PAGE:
The immigration's composition played an important role in those politics. Unlike previous waves of immigration, which were mostly comprised of young unmarried persons from Europe, this time many of them came from Arab, Muslim, and North African countries or were Holocaust survivors. They were also older in age, and included entire families. Consequently, the number of old, sick, and disabled persons among the immigrants was, indeed, higher. According to one estimate, about 111,000 of the immigrants became welfare (sa'ad) recipients due to "limited work capability," which was about 15% of the entire immigration, while another estimate counted 10% of the immigrants as living with chronic illnesses (Lissak, 1999: 42-43).6 The need to care for so many persons who needed urgent healthcare services or who lived on welfare yielded strong opposition among policymakers and the public at large (Hacohen, 1994; Tsur, 2001; Davidovich & Shwartz, 2004). It was argued that the state could not take upon itself such a commitment. According to an editorial in Ha'aretz newspaper, for instance:

Israel is ready and capable of continuing to absorb Olim, who come to the country and are ready to undertake any effort of labor … But Israel is unable to keep absorbing Olim who need welfare and are incapable of the construction effort (Ha'aretz, 29 June 1953).

Contrary to a widespread view, the arrival of so many immigrants was only partially spontaneous. Most of the arriving immigrants did not initiate their Aliyah or could not fund it by themselves (Hacohen, 1994; Raphael, 1981; Tsur 2001). The Aliyah Emissaries of the Jewish Agency gathered those Jews, convinced others, and coordinated the entire operation. The reasons to encourage immigration stemmed both from the ethos of the State of Israel as a place of refuge for all Jews, and also from more practical efforts to serve the Zionist goals of Hebraic labor, settlement, and achieving demographic superiority over the Arab population. The arrival of masses of immigrants suited the rhetoric of free immigration and contributed to the demographic endeavor, but did not match the model of the assumed desired immigrant — a "productive" person who would carry on the Zionist project of labor and settlement.

The growing demands to put restrictions on immigration resulted in a dual system, in which immigration quotas were issued to regulate the flow of immigrants, and selection criteria, as mentioned above, were designed to screen immigrants on grounds of health, disability, and age. Nevertheless, in most places, the restrictions on immigration — both the quotas and the selection criteria — were not enforced either because of the resistance of the Aliyah Emissaries to follow the instructions (Hacohen, 1994) or because of extreme circumstances that Jewish communities abroad faced. The emissaries were indeed invested in their work of enlisting immigrants, but they also had a first-hand impression of the policy's impact on actual people's lives — tearing down families, undermining the organization of local communities, and disappointing individuals who wished to make Aliyah (Raphael, 1981; Hacohen, 1998; Arnon, 1998).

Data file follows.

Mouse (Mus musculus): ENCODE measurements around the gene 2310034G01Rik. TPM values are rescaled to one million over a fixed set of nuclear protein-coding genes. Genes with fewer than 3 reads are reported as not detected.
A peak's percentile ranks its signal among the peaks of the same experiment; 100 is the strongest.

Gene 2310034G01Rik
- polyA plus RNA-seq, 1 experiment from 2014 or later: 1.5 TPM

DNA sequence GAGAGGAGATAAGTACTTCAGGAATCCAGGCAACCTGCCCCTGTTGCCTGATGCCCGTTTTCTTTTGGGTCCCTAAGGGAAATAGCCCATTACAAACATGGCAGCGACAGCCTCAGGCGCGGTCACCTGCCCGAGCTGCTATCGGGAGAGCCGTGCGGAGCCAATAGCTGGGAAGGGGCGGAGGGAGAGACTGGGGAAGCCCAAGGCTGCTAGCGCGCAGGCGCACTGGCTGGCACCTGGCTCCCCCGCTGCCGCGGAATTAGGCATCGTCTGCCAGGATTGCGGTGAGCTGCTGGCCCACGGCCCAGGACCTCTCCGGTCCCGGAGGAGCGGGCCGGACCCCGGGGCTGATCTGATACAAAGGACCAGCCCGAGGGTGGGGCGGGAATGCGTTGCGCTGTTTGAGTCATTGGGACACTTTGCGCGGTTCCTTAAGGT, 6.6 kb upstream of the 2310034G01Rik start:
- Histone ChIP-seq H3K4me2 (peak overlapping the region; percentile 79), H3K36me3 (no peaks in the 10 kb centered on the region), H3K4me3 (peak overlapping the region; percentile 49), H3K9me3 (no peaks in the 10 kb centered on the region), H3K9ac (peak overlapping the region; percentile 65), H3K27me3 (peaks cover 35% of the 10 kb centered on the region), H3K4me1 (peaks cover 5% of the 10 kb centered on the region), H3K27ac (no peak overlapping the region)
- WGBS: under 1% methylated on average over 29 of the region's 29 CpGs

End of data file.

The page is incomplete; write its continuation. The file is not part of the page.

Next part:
Alongside the 1951 regulations, appeared two main mechanisms of exemption. Particular regions were exempted from the screening rules if they were declared "Rescue Immigration" (Aliyot Hatzalah) or "Extinct Community" (Kehilot Mitchaslot) (Hacohen, 1998: 21, Hacohen, 1994: 305). The first type was designed for communities in danger or facing severe adversity, and it included the Holocaust survivors who waited in transition camps in Europe for a political solution and Jewish communities under severe persecution, or those living in countries that were about to close their exit gates before Jews, such as Iraq and Yemen. The other exemption was given to Jewish communities in which most members had already left, leaving behind mainly old, disabled, and sick people who had insufficient care and social structure. Such was the case in Bulgaria and Germany (Hacohen, 1994). Eventually, these two categories were applied to most communities in exile, but not to the North African communities (Malkah, 1997; Tsur, 2001; Hacohen, 1994). In Tunisia and Morocco, then, both the quota system and the health regulations were strictly enforced but from most other places, immigration was, indeed, free, and among the immigrants were, indeed, many old, sick, and disabled people.

The result, I suggest, was a complex and multilayered policy. Declaratively, the policy favored the opening of the gates. Officially, a regulatory regime of quotas and selection rules was established that banned the immigration of sick, old, and disabled people. While effectively, immigration remained largely free. Thus, despite the strong rhetoric against disabled and sick immigrants as unproductive and dependent, they were eventually allowed to emigrate from most places. In the years that followed, there was significant pressure to mitigate or abolish the selection criteria or, alternatively, to declare Morocco and Tunisia as Rescue Immigrations by stressing the political instability over there in those years.